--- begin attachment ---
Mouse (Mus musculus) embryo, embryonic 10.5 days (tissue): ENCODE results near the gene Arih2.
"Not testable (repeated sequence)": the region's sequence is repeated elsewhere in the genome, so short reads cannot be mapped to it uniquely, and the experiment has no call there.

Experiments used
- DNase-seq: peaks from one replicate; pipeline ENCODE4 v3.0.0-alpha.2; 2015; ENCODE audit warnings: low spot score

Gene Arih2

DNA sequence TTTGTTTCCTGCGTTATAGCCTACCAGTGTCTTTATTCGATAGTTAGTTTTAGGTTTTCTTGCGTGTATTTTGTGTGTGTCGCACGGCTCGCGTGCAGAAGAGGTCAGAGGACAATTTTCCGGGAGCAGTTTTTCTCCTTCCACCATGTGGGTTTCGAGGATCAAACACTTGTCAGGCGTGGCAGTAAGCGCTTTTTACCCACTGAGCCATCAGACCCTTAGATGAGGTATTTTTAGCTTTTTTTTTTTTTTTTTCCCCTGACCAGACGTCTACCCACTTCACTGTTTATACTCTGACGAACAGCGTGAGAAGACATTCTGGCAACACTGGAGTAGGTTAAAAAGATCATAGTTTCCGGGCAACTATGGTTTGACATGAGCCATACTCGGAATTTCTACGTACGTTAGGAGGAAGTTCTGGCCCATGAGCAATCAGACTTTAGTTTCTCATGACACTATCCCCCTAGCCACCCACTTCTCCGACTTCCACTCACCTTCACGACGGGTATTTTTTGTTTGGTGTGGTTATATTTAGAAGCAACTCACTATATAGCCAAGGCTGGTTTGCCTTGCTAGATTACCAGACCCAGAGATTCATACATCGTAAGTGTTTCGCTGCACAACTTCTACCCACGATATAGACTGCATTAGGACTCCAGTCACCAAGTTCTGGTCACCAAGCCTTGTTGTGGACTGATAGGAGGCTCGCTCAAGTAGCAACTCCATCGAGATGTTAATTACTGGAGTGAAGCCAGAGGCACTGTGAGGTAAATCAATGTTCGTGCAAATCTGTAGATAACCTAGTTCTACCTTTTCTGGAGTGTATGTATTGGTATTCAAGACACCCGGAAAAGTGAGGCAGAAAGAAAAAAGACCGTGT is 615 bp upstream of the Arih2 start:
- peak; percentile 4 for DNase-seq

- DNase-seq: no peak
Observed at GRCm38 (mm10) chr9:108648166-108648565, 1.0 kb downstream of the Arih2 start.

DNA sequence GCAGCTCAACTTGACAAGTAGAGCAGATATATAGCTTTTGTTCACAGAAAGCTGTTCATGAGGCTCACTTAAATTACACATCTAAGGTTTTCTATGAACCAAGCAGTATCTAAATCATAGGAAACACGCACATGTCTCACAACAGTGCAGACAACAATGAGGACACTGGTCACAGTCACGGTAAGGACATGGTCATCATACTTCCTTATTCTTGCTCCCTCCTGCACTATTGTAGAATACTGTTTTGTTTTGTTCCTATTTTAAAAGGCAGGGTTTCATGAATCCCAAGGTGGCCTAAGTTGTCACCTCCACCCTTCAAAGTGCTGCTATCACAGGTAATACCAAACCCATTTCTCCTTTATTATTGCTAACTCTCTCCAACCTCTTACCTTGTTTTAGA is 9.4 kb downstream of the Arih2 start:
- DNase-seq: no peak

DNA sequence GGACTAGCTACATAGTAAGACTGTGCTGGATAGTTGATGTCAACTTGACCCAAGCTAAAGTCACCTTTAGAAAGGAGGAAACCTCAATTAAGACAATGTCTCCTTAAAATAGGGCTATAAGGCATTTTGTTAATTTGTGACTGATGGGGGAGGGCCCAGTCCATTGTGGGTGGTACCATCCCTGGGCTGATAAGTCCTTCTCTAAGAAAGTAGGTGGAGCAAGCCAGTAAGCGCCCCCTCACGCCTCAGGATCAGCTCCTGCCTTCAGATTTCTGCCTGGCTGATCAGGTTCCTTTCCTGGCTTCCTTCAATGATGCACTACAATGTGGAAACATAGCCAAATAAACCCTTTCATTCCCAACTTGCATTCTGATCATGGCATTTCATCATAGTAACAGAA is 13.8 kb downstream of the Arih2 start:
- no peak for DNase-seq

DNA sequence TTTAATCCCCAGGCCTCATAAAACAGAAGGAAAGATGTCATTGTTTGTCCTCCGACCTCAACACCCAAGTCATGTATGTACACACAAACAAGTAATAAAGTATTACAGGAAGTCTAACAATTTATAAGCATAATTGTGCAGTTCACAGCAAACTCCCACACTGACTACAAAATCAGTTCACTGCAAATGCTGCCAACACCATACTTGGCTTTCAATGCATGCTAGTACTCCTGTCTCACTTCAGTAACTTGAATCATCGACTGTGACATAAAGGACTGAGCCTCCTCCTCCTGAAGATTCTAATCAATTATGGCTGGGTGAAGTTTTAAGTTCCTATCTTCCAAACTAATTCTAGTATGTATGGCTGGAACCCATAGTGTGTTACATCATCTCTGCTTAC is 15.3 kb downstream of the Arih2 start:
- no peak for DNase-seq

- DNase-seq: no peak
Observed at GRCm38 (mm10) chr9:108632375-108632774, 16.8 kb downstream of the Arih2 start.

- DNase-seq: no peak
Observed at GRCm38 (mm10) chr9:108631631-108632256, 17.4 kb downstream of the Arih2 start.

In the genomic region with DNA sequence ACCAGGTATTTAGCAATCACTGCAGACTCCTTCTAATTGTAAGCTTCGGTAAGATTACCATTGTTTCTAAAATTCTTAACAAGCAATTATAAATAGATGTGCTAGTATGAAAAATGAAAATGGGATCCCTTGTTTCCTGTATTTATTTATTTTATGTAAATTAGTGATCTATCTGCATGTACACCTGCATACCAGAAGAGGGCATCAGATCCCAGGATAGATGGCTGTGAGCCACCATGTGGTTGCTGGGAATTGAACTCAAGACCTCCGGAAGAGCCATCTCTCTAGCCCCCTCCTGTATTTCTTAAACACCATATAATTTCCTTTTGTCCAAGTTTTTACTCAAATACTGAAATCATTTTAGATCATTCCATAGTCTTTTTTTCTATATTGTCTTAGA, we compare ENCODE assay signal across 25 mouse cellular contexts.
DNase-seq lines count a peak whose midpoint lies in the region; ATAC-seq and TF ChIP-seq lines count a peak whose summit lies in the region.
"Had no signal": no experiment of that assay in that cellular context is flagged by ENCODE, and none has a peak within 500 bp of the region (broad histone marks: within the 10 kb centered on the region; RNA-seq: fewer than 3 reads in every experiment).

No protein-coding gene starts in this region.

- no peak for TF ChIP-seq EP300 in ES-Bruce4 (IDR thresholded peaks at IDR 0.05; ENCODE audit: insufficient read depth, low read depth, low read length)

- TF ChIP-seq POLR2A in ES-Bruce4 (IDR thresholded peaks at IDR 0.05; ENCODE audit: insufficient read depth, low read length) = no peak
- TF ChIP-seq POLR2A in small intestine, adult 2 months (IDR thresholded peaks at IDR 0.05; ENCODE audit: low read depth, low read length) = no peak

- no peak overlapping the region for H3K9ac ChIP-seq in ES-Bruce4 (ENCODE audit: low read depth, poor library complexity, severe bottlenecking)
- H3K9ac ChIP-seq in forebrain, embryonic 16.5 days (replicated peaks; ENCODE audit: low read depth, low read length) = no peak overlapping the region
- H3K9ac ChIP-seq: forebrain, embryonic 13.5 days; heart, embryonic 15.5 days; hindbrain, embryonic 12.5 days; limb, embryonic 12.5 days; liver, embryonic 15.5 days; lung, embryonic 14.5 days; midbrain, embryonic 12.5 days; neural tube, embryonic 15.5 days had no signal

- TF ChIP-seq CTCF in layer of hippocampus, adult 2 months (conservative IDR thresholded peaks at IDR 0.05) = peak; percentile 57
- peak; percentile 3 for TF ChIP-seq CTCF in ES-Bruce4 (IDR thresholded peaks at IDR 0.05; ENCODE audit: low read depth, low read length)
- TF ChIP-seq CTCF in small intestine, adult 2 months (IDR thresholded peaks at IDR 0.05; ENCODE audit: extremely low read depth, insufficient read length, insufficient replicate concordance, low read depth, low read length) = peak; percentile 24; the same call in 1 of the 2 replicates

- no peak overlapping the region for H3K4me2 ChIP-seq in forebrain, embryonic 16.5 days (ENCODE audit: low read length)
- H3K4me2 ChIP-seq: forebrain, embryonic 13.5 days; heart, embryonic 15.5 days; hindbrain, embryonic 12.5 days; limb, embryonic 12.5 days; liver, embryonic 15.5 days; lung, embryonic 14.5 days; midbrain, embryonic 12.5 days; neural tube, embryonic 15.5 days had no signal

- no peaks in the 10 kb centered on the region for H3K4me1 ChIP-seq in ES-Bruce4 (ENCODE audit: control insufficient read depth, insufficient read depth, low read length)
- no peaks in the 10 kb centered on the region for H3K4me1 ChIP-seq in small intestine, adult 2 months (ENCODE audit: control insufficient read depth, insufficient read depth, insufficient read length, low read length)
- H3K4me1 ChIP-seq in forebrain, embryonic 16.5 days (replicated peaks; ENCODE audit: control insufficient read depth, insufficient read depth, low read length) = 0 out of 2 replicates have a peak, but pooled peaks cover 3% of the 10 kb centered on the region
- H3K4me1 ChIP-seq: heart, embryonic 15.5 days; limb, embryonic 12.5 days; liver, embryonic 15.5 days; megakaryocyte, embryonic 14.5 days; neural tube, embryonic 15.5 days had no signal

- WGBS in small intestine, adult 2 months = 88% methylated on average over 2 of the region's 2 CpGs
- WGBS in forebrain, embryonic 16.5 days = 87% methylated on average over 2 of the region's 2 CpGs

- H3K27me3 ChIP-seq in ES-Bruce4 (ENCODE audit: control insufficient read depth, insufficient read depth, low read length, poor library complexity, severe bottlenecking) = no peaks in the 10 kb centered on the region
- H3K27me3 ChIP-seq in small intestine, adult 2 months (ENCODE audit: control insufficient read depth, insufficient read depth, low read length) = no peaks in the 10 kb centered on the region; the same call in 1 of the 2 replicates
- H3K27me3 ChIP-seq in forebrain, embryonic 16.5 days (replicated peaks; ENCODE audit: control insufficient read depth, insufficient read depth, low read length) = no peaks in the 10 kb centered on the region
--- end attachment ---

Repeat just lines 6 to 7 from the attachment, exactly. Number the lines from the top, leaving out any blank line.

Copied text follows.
DNA sequence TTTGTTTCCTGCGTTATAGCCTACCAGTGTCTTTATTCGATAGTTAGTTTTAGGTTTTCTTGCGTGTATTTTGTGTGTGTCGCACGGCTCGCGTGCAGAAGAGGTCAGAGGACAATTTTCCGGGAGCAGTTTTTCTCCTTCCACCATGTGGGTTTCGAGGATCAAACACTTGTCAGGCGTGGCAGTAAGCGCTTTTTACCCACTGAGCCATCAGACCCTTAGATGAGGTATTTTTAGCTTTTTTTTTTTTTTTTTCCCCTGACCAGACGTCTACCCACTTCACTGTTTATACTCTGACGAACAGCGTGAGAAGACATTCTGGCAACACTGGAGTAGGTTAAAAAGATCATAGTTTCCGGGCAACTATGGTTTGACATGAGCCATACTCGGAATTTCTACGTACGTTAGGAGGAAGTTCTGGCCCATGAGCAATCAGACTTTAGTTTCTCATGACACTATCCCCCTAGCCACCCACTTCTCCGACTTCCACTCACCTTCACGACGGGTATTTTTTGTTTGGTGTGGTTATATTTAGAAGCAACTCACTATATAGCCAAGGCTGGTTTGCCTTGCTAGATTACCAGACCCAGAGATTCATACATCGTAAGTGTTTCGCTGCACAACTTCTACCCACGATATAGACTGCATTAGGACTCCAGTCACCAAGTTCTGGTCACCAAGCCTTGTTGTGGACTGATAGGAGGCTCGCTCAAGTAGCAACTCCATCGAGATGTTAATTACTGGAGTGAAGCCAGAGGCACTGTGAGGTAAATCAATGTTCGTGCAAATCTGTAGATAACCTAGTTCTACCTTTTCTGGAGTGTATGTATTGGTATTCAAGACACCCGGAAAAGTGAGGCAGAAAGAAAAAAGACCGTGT is 615 bp upstream of the Arih2 start:
- peak; percentile 4 for DNase-seq